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The only logical title today is "hedgehog"
Why our future selves will thank us for being more specific today
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Any time we are codifying an idea or initiative into a plan, we’re faced with a question: should I approach this with granular specificity, or should I hedge?
The (natural) instinct to hedge is driven by the desire to leave room for the unknown. This instinct is safe. What if I am wrong? If something changes in a month’s time, will I need to do all of this planning again? Will my team lose trust in my ability to lead?
Keeping the plan broad means we’re less likely to be wrong, but more likely to fail. Imagine if, instead of Blue Apron’s hyper-specific positioning statement:
For those who want to cook at home but don’t have the necessary ingredients, Blue Apron provides complete meal kits with recipes and the ingredients directly to your door. Unlike other grocery delivery services, Blue Apron sources ingredients directly from suppliers to keep costs affordable and sustainable.
their positioning statement simply read,
For people who eat food, Blue Apron makes cooking delightful.
How would the team know what to build and prioritize? How much longer would it have taken them to IPO?
Of course, the nature of a positioning statement is that it’s specific. But this line of thinking applies across the board. I’m thinking about this because I recently came across PostHog’s (public!) company handbook. I recommend a quick dive. Everything one could want to know as both a team member and outsider about PostHog’s mission and vision is documented meticulously here. From team operating principles, to goals and bets, to reasons you shouldn’t work for them (if you want managerial responsibilities, for example), it’s all there, and it’s all incredibly clear and specific. It’s a specificity that we all should aspire to.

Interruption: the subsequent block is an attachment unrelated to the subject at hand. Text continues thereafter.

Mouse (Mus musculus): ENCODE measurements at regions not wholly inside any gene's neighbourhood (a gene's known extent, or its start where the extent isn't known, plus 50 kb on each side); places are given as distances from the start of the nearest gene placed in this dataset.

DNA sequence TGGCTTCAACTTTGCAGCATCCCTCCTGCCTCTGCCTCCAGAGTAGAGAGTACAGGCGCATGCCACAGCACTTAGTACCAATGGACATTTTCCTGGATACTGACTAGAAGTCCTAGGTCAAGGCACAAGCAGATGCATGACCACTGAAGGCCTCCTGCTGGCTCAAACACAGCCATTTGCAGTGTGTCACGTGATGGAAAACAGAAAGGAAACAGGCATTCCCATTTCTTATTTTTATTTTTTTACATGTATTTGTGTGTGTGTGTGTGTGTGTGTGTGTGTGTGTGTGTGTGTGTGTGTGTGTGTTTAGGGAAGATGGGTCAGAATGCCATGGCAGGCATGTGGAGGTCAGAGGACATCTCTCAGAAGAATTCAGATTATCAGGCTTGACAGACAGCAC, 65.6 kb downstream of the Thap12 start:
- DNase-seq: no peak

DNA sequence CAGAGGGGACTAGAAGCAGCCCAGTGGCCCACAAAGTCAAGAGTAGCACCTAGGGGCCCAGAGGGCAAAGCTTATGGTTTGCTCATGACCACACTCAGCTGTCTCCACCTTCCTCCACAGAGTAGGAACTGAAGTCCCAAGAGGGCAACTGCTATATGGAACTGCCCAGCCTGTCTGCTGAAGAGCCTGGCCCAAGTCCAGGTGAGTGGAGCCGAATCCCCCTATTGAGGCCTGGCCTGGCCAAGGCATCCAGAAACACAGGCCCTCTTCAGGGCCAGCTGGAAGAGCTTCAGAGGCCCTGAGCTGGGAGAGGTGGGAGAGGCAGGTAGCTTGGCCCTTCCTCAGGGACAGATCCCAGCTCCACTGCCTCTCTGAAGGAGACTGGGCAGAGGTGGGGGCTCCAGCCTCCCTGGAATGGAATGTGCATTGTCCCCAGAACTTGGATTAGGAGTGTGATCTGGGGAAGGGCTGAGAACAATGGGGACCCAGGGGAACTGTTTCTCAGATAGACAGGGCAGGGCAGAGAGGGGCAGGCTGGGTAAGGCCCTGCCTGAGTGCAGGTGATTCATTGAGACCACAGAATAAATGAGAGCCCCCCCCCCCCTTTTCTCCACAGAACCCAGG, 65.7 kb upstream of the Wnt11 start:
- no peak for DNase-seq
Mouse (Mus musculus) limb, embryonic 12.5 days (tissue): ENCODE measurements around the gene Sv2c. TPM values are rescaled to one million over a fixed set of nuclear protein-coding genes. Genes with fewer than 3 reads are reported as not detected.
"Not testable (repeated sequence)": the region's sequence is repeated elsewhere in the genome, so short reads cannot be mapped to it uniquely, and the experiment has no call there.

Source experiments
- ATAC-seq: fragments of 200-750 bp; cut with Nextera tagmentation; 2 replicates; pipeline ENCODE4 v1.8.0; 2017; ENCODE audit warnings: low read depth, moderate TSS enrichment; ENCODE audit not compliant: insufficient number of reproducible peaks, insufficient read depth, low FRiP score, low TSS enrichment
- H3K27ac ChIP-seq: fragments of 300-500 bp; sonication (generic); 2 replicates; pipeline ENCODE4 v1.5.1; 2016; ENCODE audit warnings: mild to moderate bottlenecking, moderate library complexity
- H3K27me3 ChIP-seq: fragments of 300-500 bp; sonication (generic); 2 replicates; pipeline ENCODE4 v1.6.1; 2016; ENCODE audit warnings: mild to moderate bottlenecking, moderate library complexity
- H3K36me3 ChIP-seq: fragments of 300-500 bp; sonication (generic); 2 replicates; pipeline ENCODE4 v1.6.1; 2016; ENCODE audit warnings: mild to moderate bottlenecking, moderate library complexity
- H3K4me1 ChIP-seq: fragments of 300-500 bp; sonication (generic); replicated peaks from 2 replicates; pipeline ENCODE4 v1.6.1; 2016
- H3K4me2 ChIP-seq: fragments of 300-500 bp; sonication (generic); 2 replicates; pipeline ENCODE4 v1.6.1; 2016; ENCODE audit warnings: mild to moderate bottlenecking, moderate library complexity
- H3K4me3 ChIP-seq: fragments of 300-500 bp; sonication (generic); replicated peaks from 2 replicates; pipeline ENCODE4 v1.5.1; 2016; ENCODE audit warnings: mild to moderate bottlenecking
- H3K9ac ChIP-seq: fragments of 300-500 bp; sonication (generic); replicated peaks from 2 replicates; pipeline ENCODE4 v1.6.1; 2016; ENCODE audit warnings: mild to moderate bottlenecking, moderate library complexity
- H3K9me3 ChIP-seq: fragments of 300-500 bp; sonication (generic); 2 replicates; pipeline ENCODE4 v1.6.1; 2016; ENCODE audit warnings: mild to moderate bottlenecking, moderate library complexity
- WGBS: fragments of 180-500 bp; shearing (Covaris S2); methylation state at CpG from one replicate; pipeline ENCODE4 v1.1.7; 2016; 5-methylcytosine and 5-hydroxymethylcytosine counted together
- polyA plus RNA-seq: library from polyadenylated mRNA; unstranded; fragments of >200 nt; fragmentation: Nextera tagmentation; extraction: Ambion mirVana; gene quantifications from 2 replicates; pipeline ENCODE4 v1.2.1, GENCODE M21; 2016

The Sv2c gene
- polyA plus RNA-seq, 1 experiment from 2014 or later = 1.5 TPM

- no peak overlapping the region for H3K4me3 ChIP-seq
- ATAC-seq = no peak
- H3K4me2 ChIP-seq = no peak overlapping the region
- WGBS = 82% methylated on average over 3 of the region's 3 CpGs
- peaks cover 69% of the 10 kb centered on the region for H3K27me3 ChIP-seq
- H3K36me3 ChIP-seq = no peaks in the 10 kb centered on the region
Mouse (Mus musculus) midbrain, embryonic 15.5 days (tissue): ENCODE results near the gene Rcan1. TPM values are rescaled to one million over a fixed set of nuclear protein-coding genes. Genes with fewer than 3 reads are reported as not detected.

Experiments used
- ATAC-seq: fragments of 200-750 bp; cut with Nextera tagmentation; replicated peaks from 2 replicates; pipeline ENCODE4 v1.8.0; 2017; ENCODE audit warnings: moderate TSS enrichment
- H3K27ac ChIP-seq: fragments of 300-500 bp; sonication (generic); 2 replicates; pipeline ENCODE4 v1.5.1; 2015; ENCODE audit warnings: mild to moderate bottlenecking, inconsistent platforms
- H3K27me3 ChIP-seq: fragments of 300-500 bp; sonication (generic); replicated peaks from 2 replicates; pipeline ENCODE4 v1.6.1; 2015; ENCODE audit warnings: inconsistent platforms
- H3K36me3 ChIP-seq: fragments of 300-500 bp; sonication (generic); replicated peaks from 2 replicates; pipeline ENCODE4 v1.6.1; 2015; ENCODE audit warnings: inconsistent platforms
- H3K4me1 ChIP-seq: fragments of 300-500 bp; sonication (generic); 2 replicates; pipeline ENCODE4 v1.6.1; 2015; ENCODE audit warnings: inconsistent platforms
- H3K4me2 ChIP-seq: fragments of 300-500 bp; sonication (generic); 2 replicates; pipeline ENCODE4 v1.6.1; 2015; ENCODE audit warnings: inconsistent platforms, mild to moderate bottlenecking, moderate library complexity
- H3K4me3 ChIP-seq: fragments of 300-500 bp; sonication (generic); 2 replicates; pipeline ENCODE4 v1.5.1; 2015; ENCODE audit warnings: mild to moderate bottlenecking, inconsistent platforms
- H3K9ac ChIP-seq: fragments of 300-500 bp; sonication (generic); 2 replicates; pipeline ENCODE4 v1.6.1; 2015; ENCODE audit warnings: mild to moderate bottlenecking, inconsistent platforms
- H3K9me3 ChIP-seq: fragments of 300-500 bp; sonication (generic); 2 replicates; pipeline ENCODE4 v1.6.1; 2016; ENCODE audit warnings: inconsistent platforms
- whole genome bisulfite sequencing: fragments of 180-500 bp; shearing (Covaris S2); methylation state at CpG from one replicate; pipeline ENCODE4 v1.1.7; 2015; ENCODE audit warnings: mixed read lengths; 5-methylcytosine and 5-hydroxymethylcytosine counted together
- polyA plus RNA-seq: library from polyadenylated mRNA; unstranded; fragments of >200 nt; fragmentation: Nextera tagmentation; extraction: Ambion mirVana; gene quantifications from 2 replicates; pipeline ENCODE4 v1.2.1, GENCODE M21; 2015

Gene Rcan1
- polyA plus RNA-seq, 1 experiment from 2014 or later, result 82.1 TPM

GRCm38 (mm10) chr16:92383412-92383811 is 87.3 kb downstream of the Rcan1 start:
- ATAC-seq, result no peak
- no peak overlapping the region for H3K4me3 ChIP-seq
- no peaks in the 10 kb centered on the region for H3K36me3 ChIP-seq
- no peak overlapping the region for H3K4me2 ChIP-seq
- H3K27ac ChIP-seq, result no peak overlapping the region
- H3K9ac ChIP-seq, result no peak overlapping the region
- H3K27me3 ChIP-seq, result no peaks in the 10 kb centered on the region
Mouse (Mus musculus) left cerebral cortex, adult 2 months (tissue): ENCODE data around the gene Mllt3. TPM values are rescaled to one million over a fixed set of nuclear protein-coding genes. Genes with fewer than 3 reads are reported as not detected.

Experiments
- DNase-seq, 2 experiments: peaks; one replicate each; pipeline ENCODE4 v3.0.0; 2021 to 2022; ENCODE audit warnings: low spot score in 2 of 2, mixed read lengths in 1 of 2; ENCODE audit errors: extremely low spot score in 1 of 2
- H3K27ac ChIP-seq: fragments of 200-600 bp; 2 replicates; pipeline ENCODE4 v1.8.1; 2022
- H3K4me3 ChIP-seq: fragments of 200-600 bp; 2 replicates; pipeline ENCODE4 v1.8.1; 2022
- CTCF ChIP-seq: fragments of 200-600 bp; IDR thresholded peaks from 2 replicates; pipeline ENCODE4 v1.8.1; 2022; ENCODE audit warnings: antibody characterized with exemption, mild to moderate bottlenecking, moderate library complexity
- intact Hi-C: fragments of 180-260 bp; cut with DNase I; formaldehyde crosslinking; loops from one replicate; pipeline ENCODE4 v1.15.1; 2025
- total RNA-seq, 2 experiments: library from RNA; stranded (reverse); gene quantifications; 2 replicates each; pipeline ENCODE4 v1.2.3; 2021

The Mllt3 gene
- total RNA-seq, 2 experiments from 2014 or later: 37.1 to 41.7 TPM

Sure, this handbook won’t be perfect. Their pre-product-market-fit insights and assumptions may turn out to be incorrect. But, what do they win by maintaining a handbook like this? Clarity in purpose, for one. But even more valuable is the time it’ll save their team in the future. Decisions become incredibly easy to make. Priorities are clear. The team is aligned.
This handbook is a clear example of how being granularly specific in our goals and plans—even if we have to change them later—is actually safer than hedging.
Raman at Rhetoric
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